This whole Joe-Sestak-job-offer thing is getting odd — and the longer it drags on, the worse it gets for the White House. What should have been a nothing story is threatening to become an actual political scandal. Haven’t we seen this show before?
Back in February, Rep. Sestak alleged that the Obama Administration offered him a political appointment — a “high up job” — to drop out of the Democratic Senate primary in Pennsylvania against Senator Arlen Specter. This would not be a big deal other than for the existence of a federal law barring the offer of employment for political purposes. 18 U.S.C.§ 600 provides:
Whoever, directly or indirectly, promises any employment, position, compensation, contract, appointment, or other benefit, provided for or made possible in whole or in part by any Act of Congress, or any special consideration in obtaining any such benefit, to any person as consideration, favor, or reward for any political activity or for the support of or opposition to any candidate or any political party in connection with any general or special election to any political office, or in connection with any primary election or political convention or caucus held to select candidates for any political office, shall be fined under this title or imprisoned not more than one year, or both.
Now that Sestak has won the primary, the press has become more interested in the story, but has yet to get any details from either Sestak or the White House. Meanwhile, Sestak is sticking to his story, and now it seems folks are scrambling to get their stories straight.
The initial White House response was to deny that Sestak was ever offered a job, yet Sestak stuck to his story. So someone was lying. After a week or so of Administration officials saying nothing more than there nothing “inappropriate” occurred, the President has now promised an “official” response. Oddly, the President insists that “nothing improper” happened, but is unable (or unwilling) to provide the details — details he should have at his command if he is in a position to assure the press that “nothing improper” occurred.
In the meantime, the Washington Post reports Sestak’s brother (and campaign counsel) has recently met with White House folks about the allegations and the planned White House response. What’s the point of this if not to make sure everyone gets their stories straight so the issue will go away. This sort of thing only strengthens Senate Republicans’ demand for a special prosecutor. (Of course, one wonders why Sestak told reporters about his brother’s contacts with the White House. Doesn’t he know when to shut up? Or does he have it in for someone in the White House?)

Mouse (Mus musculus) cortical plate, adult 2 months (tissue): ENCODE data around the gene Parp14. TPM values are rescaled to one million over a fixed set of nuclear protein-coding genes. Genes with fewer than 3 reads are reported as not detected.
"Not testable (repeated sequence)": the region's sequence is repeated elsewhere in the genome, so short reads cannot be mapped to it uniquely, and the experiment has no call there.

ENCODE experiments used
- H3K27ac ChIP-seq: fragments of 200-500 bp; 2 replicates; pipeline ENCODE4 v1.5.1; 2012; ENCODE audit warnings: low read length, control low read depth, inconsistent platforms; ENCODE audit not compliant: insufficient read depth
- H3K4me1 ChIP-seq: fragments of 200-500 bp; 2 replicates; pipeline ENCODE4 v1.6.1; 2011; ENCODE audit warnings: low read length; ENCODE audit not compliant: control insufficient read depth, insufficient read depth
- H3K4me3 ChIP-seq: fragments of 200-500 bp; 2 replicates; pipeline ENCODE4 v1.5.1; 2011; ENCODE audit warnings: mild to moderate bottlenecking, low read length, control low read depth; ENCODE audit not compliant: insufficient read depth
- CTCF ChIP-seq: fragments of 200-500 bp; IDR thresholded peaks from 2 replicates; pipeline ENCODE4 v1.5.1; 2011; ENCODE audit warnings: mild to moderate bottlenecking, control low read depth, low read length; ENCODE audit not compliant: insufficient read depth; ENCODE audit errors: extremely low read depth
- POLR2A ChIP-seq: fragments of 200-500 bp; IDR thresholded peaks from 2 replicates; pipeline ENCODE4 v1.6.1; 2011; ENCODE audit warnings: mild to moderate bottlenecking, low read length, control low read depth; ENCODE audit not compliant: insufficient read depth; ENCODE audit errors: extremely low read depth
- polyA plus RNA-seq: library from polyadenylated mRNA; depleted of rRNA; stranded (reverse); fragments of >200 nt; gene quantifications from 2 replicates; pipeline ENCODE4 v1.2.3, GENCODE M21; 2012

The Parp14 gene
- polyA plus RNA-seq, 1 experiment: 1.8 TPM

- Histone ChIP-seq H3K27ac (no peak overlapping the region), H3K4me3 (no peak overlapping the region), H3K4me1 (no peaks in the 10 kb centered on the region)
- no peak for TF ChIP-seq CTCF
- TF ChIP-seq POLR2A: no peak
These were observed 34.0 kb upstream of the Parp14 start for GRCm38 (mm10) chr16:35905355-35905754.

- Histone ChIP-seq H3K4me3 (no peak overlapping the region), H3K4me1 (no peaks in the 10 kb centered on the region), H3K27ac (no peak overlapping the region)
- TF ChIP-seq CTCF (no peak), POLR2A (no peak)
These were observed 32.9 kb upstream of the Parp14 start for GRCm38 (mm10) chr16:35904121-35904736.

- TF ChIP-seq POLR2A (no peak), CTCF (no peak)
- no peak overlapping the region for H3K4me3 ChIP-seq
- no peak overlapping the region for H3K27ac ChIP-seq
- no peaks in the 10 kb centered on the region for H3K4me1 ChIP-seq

What do I think happened? I suspect some reasonably important White House official strongly suggested Sestak would be in line for a plum appointment if he cleared the way for Specter’s reelection, unaware that federal law prohibits this sort of thing. Sestak blabbed, but has been too stubborn to retract the statement, while the White House has sought to cover for whoever made the offer. Circling the wagons in this fashion is understandable, but it never turns out well — just ask any veteran of any of the past several administrations. Instead of forcing one politico to slink off into the shadows, the Administration has let this issue fester into what come become an unneeded election-year scandal. Again, if there’s no there there, it should be easy for the White House to explain why. A delayed “official” response will only fan the flames higher, and keep this story in the news.
ADDENDUM: Here’s my take on what should have happened. Once the press picked up the story, whoever in the White House had spoken to Sestak should have come forward and said that they had communicated to him the desire not to have a contested primary, that his value to the Party was recognized, and that there would certainly be opportunities for someone like him in the Administration — perhaps even right away as a commenter suggests below (which would have required that he drop out) — and that any implication that a specific job was being offered as a quid pro quo for Sestak leaving the race was unintended. Had someone done that a few weeks back, this would have been a non-story. Help-our-guy-and-we’ll-help-you deals are common in politics, and hardly the stuff of which major scandals are made — unless they’yre mishandled, as I believe this was.
UPDATE: And there’s even a Clinton angle.
SECOND UPDATE: Here is the official White House response, a memo from White House counsel Bob Bauer explaining what occurred and why no laws were broken. Marc Ambinder comments: “If Rep. Sestak differs in his recollection, then the story will continue to be a story. If not, it won’t be.”
FINAL UPDATE: Chris Cilliza on how a non-story became a story.